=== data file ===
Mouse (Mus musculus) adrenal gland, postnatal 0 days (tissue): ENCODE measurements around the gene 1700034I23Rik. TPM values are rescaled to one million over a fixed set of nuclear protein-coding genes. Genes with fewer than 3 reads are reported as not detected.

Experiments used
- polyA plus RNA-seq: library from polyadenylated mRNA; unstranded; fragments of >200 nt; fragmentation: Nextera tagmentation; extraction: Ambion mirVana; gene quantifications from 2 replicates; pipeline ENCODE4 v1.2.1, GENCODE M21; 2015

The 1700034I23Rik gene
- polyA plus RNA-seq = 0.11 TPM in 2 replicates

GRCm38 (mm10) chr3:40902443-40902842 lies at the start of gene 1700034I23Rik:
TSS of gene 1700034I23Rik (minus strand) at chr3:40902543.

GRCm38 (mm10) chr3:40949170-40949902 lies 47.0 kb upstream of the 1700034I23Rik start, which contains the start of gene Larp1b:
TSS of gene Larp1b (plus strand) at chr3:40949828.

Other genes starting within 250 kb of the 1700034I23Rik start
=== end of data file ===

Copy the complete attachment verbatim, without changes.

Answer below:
Mouse (Mus musculus) adrenal gland, postnatal 0 days (tissue): ENCODE measurements around the gene 1700034I23Rik. TPM values are rescaled to one million over a fixed set of nuclear protein-coding genes. Genes with fewer than 3 reads are reported as not detected.

Experiments used
- polyA plus RNA-seq: library from polyadenylated mRNA; unstranded; fragments of >200 nt; fragmentation: Nextera tagmentation; extraction: Ambion mirVana; gene quantifications from 2 replicates; pipeline ENCODE4 v1.2.1, GENCODE M21; 2015

The 1700034I23Rik gene
- polyA plus RNA-seq = 0.11 TPM in 2 replicates

GRCm38 (mm10) chr3:40902443-40902842 lies at the start of gene 1700034I23Rik:
TSS of gene 1700034I23Rik (minus strand) at chr3:40902543.

GRCm38 (mm10) chr3:40949170-40949902 lies 47.0 kb upstream of the 1700034I23Rik start, which contains the start of gene Larp1b:
TSS of gene Larp1b (plus strand) at chr3:40949828.

Other genes starting within 250 kb of the 1700034I23Rik start